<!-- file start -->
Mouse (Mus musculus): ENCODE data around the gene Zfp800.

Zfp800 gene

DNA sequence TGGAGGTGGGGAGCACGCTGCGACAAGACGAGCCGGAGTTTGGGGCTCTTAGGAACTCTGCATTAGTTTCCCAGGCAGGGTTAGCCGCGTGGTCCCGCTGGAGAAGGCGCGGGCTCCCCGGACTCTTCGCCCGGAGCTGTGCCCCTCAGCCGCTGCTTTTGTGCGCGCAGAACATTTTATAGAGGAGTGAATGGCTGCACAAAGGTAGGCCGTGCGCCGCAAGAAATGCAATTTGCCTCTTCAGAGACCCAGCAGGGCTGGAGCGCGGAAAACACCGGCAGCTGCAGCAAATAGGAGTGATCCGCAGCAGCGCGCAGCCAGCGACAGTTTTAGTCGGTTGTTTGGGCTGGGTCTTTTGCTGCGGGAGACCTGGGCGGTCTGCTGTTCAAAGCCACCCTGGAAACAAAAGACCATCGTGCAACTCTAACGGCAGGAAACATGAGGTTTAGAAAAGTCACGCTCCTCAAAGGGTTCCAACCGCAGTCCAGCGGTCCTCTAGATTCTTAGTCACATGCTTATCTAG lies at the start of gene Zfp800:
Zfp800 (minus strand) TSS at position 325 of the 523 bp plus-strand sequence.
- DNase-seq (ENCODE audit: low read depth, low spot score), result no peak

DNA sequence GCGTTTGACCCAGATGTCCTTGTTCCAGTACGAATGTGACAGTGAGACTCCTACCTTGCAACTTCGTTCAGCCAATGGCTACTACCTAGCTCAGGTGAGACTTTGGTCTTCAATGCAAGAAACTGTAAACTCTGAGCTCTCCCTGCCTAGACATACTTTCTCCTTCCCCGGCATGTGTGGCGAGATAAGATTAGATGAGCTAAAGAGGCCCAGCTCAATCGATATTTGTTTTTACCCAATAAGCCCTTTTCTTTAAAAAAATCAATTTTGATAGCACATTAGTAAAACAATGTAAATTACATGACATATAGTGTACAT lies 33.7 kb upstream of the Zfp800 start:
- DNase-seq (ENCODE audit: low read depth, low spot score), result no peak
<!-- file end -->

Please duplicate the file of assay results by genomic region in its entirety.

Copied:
Mouse (Mus musculus): ENCODE data around the gene Zfp800.

Zfp800 gene

DNA sequence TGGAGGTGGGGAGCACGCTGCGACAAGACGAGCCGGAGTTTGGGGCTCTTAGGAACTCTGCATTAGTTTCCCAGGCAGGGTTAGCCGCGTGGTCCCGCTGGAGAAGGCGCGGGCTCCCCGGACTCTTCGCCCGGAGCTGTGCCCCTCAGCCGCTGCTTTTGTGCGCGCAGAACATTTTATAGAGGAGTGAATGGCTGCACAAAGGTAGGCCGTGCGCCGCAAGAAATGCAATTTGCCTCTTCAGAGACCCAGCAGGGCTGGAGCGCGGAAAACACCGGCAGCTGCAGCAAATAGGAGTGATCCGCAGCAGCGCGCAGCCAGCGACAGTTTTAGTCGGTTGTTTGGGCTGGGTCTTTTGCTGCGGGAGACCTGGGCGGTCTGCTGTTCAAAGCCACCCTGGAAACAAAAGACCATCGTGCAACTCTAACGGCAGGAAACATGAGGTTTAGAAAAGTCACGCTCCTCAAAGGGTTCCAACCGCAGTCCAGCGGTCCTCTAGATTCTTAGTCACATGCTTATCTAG lies at the start of gene Zfp800:
Zfp800 (minus strand) TSS at position 325 of the 523 bp plus-strand sequence.
- DNase-seq (ENCODE audit: low read depth, low spot score), result no peak

DNA sequence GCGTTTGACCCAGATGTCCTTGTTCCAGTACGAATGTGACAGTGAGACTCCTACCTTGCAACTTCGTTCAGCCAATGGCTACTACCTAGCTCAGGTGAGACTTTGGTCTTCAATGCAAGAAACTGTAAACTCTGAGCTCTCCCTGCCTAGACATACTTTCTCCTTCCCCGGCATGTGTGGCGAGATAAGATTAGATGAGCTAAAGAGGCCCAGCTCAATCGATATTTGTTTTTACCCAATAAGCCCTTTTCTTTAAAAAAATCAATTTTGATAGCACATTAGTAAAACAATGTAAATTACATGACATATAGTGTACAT lies 33.7 kb upstream of the Zfp800 start:
- DNase-seq (ENCODE audit: low read depth, low spot score), result no peak